1977 Vega Hatchback Coupe

Description
Beginning in the early 1960s, American auto manufacturers responded to a wave of imported compacts and subcompacts that reached 20 percent of domestic new car sales by 1971. The Chevrolet Corvair, Ford Falcon, and Plymouth Valiant were introduced in 1960, followed by the AMC Gremlin in 1970 and Ford Pinto in 1971. General Motors introduced the Vega as a 1971 model. Like other domestic small cars, the Vega was attractive and handled well, but mechanical quality and reliability were disappointing. On early models, the aluminum-alloy engine block overheated and expanded, valves leaked, and body corrosion was a problem. General Motors was able to correct these defects in later model years, and the Vega became a popular model that made money. This turnaround marked a reawakening of the American auto industry to the need to manage design, performance, and quality-control issues and compete more successfully with imported cars.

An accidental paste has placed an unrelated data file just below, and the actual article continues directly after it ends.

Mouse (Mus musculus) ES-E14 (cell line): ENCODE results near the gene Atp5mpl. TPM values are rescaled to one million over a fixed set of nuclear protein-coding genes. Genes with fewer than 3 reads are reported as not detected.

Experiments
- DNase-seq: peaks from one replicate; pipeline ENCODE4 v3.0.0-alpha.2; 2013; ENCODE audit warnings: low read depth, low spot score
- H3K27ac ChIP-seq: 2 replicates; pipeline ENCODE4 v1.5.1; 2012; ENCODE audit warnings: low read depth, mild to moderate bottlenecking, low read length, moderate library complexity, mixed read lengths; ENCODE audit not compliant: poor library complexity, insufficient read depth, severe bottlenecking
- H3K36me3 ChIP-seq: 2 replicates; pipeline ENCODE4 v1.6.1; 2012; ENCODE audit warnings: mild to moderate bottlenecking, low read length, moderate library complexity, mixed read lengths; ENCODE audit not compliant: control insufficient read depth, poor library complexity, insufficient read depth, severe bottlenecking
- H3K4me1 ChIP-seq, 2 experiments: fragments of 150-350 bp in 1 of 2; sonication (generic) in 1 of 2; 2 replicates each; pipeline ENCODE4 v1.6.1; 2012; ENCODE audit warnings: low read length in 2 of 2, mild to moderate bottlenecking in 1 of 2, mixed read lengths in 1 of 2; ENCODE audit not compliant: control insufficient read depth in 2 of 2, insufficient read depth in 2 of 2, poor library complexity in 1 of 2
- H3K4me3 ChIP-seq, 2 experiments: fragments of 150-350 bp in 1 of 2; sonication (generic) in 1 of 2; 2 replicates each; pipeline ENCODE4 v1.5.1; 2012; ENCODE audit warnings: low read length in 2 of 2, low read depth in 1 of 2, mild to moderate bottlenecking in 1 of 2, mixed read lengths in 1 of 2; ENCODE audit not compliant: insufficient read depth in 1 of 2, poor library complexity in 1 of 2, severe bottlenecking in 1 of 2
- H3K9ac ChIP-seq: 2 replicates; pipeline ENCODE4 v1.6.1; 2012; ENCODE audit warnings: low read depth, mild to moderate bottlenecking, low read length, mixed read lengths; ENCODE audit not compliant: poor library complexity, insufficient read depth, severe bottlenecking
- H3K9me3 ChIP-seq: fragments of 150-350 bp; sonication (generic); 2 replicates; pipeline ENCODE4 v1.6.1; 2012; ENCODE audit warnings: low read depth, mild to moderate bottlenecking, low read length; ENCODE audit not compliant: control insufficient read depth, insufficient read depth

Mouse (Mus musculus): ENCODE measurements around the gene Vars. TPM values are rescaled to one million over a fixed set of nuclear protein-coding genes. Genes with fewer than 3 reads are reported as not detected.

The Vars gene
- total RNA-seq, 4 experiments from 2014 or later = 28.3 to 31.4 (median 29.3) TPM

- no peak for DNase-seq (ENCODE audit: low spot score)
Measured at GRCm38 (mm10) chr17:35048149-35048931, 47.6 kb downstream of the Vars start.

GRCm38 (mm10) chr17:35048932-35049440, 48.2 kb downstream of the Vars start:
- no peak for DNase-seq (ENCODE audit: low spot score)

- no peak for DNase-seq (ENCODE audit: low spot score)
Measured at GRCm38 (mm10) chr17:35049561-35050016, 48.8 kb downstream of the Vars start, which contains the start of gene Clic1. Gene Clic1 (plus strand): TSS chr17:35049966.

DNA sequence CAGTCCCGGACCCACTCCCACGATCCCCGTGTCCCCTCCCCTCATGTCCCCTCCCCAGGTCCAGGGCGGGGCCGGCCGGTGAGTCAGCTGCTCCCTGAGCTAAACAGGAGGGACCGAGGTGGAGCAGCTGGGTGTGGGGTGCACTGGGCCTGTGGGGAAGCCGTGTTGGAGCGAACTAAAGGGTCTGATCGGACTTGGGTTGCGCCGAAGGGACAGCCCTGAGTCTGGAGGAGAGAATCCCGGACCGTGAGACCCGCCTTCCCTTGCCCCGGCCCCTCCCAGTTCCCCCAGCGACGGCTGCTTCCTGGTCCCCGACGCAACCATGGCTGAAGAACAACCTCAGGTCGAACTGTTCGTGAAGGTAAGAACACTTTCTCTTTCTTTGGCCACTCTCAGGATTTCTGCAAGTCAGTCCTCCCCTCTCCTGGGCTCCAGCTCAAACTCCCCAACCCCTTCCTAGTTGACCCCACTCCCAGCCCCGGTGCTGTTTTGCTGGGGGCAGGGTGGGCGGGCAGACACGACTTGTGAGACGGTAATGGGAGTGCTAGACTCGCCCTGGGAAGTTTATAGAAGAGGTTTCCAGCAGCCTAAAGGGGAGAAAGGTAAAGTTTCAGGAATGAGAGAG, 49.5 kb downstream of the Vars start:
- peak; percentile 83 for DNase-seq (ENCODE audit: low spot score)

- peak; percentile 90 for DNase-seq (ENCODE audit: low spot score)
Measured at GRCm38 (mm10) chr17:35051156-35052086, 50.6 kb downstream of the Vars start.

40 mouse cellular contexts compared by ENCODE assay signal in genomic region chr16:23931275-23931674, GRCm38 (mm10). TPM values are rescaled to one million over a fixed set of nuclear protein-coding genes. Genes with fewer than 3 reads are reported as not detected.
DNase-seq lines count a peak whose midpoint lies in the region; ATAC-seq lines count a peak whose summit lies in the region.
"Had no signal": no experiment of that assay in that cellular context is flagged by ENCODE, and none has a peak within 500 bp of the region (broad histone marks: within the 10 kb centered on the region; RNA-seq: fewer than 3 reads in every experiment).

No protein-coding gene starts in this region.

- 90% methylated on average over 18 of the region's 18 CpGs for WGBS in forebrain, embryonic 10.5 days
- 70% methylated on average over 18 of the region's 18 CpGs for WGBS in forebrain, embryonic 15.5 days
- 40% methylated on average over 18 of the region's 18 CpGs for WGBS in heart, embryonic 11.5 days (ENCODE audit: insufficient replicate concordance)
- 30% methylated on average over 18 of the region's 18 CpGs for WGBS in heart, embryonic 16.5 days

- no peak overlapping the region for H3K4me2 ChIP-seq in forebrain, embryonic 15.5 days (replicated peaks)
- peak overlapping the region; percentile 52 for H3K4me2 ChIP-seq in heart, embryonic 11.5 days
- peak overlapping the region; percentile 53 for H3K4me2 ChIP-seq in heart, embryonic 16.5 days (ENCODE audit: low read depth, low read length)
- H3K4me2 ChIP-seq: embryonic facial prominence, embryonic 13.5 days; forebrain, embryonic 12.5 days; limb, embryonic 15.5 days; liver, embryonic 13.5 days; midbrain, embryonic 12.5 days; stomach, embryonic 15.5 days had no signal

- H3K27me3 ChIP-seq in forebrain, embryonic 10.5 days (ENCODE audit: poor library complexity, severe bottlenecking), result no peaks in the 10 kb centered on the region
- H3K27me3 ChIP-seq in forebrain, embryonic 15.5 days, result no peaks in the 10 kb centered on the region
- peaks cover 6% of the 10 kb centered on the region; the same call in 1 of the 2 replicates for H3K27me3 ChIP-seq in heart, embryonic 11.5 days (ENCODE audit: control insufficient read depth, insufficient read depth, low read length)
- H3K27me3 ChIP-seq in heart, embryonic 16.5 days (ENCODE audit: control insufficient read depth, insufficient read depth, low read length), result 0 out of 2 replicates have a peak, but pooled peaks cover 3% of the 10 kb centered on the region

By the 1970s, many American motorists discovered the advantages of subcompacts and hatchbacks. Convenient, easy to drive, and economical to own and operate, domestic and imported subcompacts offered expanded opportunities for driving, commuting, and carrying goods. Many were used as second cars. The shift to subcompacts made families more mobile, and greater fuel efficiency offset the effects of gasoline shortages and price increases. This 1977 Vega hatchback was Guenther Sommer's second car; he and his wife, Siewchin Yong Sommer, drove a 1967 Pontiac Grand Prix convertible as their primary transportation. Mr. Sommer used this Vega to haul building materials at his home on Long Island. By removing all seats except the driver's seat, he converted the Vega to a small truck and even used it while building a new house. In 2001, he reinstalled the carefully preserved seats and donated the car to the Smithsonian.
Location
Currently not on view
Object Name
automobile
date made
1977
maker
General Motors Corporation
Physical Description
steel (overall material)
glass (overall material)
rubber (overall material)
Measurements
overall: 54 in x 64 in x 176 in; 137.16 cm x 162.56 cm x 447.04 cm
ID Number
2001.0168.01
accession number
2001.0168
catalog number
2001.0168.01
subject
Transportation
Industry & Manufacturing
Road Transportation
See more items in
Work and Industry: Transportation, Road
Road Transportation
Data Source
National Museum of American History, Kenneth E. Behring Center
Credit Line
Gift of Guenther Sommer

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